Robinson says, "Without such regular sexual contact very few couples would stay together for very long, it is also this sexiness that seems to fuel our aesthetic sensibilities, it is also one of the main motivating forces behind our modes of beautification, experimenting with new and different ways to attract a mate."(36) The seeking of a mate helps prove that in all cultures, women and men go to great lengths to beautify themselves into that cultures ideal.
The women feel the effect of sexual pressure more strongly, because they see sexiness and beauty relating to, "healthiness, and the ability to successfully bear children, all the females had to was learn to woo these males with their beauty and they would be protected and given a greater chance of survival."(38) VIII. Cultural influences on survey participantsThe purpose of this paper was to investigate how cultural backgrounds, religion, and ethnicity influenced the ideals of beauty.
The trouble with Oceanic legends is that there are more islands and peoples than fishes in the sea. And every culture has its own twist on the legendary themes. Gods from one island pop up in another. They change their names. They hide and sneak about. They impersonate one another. It's a nightmare for dedicated Godcheckers.
In hawaiian culture, Hula was the method in which ancient Hawaiâians passed along the stories and legends of their hawaiian culture to later generations. Ancient hula uses dance and chanting to tell of the proud history, customs, ceremonies and traditions of ancient hawaii ethnicity and her people. Modern hula is the dance form most people are familiar with. It combines dance and music for a more playful and joyous recounting of modern life in the islands.
This political movement parallels the cultural renaissance, and the struggle for other Hawaiian rights, much of which centers on land and water, which are sacred to the Hawaiian people as the caretakers of these islands.
Kenneth Clark in The Nude writes, "No nude, however abstract should fail to arouse in the spectator some erotic feeling"(25) Despite the differences in cultural beliefs, both hemispheres have an aversion to public nudity and the nude figure unless displayed in an inanimate manner e.g.
Robinson in his research states that "Although Western cultures have a "marked phobia about nakedness" (23) Westerners have not lost respect for some attributes of the naked body, even when they redesign some body parts to cover the genitalia.
"Because of our religious and cultural traditions we are not accustomed to observing the naked body as it really is, in all its various shapes"(24)
The women surveyed were in consensus that the public nudity is unattractive, unacceptable and uncomfortable when confronted with it.
Students design their program around a selected area of concentration. Third-year fluency in Hawaiian language is required, as well as familiarity with Hawaiian history and literature, culture and creative expression, politics and integral components of governance, resource management and sustainability, and comparative indigenous studies.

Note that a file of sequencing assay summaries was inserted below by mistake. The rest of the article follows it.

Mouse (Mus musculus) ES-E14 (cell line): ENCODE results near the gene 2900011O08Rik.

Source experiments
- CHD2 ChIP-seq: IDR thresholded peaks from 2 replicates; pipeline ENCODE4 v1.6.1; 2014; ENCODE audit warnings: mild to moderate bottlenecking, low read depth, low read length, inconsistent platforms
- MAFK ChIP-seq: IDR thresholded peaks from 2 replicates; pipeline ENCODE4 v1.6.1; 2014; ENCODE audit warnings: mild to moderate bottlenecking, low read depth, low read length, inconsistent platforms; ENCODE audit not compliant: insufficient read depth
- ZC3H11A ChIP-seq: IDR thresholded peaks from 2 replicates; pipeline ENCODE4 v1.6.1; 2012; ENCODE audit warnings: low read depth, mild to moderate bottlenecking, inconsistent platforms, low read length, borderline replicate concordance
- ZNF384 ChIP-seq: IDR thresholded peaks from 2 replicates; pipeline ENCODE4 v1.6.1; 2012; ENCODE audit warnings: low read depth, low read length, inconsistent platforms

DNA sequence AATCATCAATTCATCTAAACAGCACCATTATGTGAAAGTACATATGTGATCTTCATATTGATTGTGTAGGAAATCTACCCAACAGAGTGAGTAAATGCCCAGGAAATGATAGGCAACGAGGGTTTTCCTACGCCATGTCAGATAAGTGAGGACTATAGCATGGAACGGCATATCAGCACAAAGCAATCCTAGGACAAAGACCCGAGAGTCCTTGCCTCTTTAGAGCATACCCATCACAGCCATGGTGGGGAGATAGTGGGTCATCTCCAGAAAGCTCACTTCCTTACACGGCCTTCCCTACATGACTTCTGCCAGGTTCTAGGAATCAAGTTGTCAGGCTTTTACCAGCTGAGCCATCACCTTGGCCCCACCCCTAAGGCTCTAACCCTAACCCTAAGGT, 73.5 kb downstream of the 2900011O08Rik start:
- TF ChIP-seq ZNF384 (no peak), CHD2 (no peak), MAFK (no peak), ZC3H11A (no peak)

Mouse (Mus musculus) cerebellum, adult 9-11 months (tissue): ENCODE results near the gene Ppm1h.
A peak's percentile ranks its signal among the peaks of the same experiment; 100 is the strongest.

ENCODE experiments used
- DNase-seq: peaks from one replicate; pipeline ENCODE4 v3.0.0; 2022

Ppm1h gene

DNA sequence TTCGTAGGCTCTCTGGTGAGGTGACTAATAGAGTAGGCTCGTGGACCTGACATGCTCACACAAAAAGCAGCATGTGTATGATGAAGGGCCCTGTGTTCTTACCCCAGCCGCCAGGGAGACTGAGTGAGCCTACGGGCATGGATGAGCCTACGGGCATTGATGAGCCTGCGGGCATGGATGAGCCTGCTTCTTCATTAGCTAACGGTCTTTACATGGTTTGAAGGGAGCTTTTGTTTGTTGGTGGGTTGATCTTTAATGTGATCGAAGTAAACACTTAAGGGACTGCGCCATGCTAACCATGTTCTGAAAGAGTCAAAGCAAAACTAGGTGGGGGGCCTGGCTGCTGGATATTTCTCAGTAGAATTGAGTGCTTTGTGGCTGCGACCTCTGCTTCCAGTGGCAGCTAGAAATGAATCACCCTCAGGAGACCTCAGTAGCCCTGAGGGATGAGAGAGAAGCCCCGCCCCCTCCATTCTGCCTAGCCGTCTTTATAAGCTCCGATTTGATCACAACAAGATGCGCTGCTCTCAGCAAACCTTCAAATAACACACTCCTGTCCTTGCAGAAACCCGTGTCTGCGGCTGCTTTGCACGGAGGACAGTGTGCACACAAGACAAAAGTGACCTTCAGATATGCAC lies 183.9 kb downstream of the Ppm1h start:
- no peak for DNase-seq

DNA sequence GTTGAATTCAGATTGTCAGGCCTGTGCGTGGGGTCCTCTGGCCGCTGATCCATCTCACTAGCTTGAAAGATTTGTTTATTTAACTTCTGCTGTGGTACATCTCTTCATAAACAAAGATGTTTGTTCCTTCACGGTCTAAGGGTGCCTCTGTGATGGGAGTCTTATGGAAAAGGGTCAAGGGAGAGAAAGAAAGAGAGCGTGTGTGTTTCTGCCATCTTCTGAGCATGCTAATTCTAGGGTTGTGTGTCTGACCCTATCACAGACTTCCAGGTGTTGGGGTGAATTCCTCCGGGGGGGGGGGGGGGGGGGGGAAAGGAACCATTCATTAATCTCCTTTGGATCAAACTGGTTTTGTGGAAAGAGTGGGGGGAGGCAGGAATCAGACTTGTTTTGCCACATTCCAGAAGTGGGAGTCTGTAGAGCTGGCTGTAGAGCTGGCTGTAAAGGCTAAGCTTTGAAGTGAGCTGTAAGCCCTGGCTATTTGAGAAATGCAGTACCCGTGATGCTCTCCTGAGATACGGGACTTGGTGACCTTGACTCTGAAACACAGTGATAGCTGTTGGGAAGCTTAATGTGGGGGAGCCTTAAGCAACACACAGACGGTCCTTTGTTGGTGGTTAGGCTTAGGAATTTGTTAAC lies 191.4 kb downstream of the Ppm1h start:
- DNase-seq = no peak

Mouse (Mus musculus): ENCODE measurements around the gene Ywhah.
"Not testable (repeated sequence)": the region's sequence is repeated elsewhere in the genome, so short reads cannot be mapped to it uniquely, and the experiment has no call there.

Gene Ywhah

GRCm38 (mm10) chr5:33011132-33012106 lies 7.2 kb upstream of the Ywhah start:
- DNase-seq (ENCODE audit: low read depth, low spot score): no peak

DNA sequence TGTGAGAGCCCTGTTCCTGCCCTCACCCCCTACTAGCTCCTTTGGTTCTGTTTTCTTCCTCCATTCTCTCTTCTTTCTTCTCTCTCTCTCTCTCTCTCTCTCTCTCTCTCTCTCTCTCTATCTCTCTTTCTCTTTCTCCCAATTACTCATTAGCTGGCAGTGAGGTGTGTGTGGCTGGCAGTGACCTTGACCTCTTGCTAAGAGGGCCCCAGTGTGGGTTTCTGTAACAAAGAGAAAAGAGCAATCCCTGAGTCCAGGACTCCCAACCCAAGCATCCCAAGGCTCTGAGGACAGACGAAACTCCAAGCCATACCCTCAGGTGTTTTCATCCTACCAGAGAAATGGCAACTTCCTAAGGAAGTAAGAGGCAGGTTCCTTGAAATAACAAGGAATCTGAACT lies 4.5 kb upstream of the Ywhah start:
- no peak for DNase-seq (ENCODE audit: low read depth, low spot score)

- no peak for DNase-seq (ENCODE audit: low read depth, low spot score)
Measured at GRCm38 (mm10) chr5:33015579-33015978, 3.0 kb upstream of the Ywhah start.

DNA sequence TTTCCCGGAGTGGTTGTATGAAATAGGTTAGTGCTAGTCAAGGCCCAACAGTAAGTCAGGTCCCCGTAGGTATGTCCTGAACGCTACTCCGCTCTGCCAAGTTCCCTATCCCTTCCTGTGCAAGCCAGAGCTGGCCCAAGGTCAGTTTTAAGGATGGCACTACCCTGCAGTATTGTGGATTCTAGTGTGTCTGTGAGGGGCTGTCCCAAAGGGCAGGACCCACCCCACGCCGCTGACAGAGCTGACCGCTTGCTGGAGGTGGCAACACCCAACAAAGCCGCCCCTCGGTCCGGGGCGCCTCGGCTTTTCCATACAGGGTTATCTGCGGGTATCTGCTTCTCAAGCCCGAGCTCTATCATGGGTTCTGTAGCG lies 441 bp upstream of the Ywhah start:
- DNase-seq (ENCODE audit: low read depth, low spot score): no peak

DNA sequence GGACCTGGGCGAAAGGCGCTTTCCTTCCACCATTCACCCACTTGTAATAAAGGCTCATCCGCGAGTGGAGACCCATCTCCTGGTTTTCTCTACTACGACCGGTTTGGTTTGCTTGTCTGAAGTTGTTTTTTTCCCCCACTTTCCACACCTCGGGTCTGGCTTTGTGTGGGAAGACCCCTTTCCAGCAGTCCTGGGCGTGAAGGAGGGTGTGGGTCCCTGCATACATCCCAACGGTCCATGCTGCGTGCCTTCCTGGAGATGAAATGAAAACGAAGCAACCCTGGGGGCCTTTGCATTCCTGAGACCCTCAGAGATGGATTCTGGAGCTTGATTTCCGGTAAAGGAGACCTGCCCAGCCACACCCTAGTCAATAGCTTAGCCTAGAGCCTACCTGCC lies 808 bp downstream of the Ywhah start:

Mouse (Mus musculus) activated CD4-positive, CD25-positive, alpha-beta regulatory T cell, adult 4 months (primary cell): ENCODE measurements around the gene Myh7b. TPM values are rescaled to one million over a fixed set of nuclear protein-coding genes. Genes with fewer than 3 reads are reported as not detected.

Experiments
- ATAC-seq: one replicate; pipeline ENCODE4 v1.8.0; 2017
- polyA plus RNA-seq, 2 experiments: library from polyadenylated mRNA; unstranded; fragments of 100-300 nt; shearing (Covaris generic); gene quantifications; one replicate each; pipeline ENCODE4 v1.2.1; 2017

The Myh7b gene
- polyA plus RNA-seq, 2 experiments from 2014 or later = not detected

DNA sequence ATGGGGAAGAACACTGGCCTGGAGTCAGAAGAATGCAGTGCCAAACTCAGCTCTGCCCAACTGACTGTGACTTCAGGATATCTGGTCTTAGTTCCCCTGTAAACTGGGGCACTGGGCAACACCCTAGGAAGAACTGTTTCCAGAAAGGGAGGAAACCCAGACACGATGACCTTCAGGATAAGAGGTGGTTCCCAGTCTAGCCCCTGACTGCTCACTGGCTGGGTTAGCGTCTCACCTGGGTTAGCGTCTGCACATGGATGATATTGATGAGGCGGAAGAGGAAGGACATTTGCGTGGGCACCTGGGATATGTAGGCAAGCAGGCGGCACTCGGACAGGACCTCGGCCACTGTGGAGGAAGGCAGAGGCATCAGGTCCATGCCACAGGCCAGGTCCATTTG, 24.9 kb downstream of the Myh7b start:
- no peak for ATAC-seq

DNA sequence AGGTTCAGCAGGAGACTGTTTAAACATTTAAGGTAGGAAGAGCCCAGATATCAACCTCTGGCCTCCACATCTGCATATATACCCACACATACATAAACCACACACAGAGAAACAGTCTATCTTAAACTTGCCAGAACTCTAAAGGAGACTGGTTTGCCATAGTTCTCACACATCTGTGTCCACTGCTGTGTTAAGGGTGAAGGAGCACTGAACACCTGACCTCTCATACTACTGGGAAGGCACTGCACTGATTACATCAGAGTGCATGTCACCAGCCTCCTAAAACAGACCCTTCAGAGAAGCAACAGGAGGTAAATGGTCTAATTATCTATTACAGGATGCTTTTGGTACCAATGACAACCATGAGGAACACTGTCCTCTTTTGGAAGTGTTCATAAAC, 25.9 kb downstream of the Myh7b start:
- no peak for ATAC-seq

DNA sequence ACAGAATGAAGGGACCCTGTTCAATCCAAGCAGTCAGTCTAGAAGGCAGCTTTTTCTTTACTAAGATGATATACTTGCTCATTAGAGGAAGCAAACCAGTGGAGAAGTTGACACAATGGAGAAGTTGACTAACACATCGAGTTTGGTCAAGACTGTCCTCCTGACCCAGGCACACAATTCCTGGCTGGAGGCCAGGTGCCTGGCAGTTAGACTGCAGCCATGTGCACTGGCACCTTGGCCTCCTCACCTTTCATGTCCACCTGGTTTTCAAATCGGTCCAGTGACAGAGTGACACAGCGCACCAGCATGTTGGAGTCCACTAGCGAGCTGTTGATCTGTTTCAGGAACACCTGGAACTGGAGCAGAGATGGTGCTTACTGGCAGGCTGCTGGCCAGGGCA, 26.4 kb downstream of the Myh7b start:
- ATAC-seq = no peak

The master’s of art degree builds on the BA program by addressing crucial issues such as the sustainability and resource management of the environment that is consistent with the geography and history of Hawai‘i, indigenous pedagogy and epistemology, and a political and governmental infrastructure for a Hawaiian nation. The MA also provides professionals in government, law, criminal justice, education, social work, and various health fields, the specialized knowledge in Hawaiian history and culture needed to adequately serve an array of communities.
The Master of Arts degree in Hawaiian Studies builds on the BA program’s areas of concentration and features an interdisciplinary curriculum that draws from faculty strengths in indigenous knowledge as well as other academic fields. It addresses crucial issues such as the sustainability and resource management of the environment that is consistent with the geography and history of Hawai‘i, indigenous pedagogy and epistemology, and a political and governmental infrastructure for a Hawaiian nation. The MA also provides professionals in government, law, criminal justice, education, social work, and various health fields, the specialized knowledge in Hawaiian history and culture needed to adequately serve an array of communities.
"Native Hawaiian men are competing in a Western world, so you see them in politics in the Democratic Party or the Republican Party," she said. "But women are tied to the cultural practices, to the natural resources. They see the struggle to take away our land and our rights and see the cultural genocide."
"I think you see more women in the movement because women are more tied to the cultural practices of the native Hawaiian community than the men are," said Takamine, a kumu hula and the founder of Aloha Aina (love the land), a native Hawaiian political party.